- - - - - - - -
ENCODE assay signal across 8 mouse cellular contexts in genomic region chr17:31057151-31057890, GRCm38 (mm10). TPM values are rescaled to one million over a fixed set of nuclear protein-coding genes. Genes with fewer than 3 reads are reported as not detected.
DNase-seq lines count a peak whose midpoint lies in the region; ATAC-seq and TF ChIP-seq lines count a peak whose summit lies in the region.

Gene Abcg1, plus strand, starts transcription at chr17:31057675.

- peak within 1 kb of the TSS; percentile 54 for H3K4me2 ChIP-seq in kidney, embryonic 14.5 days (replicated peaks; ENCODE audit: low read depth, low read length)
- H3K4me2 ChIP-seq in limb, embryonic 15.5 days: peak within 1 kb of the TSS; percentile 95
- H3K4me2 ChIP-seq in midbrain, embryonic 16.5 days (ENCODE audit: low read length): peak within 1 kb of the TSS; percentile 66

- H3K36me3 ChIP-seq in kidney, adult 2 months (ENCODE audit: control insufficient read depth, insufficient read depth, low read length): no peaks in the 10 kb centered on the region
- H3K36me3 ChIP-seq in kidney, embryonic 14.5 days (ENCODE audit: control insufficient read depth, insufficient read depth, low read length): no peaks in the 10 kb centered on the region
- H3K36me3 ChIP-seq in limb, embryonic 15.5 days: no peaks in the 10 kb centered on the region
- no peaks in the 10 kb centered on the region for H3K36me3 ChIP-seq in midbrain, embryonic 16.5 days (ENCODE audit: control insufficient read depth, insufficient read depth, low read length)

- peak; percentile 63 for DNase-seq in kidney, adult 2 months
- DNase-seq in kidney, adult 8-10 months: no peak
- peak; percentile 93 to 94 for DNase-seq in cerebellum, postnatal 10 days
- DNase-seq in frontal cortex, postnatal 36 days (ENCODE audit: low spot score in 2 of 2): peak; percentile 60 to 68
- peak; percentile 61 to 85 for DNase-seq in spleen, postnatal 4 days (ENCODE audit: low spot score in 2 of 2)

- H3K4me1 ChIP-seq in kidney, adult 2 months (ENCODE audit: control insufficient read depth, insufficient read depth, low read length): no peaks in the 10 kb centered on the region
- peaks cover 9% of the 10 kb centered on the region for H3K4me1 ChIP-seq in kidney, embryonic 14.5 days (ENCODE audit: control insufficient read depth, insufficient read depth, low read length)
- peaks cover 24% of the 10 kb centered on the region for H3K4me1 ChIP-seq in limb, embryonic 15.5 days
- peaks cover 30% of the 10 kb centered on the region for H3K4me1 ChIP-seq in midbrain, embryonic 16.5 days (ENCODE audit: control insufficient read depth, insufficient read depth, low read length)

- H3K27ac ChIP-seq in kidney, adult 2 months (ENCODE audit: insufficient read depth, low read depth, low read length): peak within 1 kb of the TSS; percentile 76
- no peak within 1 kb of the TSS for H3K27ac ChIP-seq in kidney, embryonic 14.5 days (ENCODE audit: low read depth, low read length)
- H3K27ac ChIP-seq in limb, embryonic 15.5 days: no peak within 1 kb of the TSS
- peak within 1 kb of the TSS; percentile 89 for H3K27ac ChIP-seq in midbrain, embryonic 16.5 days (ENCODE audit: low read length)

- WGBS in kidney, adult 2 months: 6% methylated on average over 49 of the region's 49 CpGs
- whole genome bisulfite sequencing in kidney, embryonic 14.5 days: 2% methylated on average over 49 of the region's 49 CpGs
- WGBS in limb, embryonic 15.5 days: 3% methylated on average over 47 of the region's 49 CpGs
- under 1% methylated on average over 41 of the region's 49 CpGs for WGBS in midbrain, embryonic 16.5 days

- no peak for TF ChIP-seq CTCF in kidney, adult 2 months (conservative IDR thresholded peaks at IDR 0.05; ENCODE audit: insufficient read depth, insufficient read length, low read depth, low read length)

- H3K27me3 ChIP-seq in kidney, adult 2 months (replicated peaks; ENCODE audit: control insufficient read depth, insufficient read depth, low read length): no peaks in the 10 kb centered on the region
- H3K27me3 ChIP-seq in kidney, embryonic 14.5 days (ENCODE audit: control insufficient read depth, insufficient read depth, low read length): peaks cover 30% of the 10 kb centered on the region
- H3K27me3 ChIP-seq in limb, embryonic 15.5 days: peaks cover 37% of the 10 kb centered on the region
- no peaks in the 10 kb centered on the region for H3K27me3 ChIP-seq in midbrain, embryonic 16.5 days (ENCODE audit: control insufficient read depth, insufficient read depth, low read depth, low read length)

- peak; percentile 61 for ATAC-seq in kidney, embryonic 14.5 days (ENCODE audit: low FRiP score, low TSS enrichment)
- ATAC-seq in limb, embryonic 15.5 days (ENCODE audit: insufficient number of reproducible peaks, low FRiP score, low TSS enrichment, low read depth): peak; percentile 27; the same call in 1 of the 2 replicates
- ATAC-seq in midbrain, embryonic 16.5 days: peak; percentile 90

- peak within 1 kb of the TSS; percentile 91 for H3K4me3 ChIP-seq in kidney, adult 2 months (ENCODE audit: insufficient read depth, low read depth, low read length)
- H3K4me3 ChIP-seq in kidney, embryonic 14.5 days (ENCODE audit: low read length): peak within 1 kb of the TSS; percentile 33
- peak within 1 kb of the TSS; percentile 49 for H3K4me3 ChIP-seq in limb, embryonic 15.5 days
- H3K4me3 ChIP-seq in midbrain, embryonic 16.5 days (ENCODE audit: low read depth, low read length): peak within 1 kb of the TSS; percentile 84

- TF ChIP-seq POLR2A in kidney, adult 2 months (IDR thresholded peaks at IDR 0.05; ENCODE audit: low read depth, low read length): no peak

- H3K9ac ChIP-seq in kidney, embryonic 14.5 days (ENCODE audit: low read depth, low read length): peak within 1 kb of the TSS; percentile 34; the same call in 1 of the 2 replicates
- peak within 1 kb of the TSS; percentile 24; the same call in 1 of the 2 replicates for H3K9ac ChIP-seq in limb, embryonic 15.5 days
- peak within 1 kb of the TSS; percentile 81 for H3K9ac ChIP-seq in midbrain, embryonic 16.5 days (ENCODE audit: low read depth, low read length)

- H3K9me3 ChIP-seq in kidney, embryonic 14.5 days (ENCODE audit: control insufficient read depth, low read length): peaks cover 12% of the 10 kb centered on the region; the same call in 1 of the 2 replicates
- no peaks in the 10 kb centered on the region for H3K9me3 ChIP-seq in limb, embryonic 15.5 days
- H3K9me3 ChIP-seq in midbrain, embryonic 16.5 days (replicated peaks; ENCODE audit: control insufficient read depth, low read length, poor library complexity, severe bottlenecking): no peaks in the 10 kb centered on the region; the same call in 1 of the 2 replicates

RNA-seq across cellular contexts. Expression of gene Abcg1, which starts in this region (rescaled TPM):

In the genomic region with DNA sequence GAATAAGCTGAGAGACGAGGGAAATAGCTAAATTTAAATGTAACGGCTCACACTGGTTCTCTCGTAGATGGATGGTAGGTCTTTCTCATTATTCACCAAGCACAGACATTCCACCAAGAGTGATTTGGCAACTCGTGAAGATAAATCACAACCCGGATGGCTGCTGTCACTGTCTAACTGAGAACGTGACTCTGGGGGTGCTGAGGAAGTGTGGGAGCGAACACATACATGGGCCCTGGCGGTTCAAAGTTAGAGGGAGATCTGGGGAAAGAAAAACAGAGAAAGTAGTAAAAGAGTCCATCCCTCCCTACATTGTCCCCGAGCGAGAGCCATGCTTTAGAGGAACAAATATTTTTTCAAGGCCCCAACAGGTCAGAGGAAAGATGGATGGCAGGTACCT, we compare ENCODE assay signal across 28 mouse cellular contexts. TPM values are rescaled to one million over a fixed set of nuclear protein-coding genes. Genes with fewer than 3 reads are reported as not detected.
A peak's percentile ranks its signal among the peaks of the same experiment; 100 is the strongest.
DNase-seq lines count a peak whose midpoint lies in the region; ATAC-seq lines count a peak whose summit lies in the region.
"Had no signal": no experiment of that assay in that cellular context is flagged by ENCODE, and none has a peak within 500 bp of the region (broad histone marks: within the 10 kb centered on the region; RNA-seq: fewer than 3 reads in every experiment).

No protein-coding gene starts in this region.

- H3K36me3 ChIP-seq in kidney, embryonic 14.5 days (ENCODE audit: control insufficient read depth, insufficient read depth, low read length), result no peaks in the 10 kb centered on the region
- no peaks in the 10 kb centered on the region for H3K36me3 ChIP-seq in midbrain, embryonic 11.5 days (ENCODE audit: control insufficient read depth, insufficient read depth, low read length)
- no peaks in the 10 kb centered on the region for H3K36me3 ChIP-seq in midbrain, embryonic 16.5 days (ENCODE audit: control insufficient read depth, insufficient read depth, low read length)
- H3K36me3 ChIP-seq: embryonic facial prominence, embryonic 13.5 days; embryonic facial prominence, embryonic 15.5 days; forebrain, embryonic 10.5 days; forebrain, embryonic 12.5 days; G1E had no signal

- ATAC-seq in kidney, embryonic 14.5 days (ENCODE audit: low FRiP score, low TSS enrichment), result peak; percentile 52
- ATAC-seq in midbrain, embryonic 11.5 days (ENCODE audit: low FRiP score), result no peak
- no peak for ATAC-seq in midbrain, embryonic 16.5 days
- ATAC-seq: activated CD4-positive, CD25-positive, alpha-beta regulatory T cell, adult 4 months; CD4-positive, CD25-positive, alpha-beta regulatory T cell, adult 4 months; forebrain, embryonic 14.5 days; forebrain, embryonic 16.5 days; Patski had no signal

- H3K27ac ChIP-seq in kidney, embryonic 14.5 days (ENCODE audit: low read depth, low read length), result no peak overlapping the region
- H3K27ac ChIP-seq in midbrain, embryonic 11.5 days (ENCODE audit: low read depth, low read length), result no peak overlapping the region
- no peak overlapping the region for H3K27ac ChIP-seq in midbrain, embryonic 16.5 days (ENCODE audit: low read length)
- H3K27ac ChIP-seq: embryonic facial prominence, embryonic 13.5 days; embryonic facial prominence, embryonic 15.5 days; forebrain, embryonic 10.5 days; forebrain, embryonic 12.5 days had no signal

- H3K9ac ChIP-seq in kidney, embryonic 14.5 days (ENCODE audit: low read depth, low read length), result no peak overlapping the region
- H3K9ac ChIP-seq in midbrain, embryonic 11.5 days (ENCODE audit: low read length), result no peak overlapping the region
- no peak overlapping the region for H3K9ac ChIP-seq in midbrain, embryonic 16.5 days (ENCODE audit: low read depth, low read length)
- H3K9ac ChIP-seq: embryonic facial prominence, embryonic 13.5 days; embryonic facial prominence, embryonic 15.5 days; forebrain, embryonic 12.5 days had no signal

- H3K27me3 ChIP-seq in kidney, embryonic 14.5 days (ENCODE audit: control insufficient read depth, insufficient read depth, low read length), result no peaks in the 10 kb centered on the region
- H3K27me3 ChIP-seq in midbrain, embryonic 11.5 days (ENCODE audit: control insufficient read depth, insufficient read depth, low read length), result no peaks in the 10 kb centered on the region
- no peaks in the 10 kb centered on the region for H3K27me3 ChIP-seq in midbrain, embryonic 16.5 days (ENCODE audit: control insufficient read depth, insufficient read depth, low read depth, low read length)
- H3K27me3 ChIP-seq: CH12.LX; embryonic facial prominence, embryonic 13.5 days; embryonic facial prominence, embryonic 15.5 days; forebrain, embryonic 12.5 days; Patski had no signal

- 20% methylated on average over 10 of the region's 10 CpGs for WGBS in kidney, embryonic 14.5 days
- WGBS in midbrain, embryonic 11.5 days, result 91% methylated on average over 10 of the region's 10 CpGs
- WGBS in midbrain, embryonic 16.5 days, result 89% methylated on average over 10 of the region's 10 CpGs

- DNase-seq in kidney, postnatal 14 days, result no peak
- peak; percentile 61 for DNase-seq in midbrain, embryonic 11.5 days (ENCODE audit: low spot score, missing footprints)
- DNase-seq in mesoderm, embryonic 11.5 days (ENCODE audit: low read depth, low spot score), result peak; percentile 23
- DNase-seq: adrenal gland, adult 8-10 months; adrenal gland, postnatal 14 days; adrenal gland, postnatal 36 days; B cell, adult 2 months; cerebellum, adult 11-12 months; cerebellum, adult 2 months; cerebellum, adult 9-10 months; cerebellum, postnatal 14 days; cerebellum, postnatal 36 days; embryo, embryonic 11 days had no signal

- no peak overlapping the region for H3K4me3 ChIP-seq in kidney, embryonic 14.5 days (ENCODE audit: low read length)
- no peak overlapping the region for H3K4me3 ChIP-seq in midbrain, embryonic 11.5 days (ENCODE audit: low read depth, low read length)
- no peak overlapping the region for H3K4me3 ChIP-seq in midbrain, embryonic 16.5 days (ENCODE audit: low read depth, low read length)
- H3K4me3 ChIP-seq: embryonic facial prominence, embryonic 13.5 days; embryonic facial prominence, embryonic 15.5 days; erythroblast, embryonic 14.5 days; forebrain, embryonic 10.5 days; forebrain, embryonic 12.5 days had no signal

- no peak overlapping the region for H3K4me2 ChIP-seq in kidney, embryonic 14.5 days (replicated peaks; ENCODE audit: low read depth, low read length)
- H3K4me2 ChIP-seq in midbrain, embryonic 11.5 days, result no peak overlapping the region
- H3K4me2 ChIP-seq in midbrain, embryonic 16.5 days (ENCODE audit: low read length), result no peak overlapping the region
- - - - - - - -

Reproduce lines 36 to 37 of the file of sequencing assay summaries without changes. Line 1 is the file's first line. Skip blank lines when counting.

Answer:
- peak within 1 kb of the TSS; percentile 91 for H3K4me3 ChIP-seq in kidney, adult 2 months (ENCODE audit: insufficient read depth, low read depth, low read length)
- H3K4me3 ChIP-seq in kidney, embryonic 14.5 days (ENCODE audit: low read length): peak within 1 kb of the TSS; percentile 33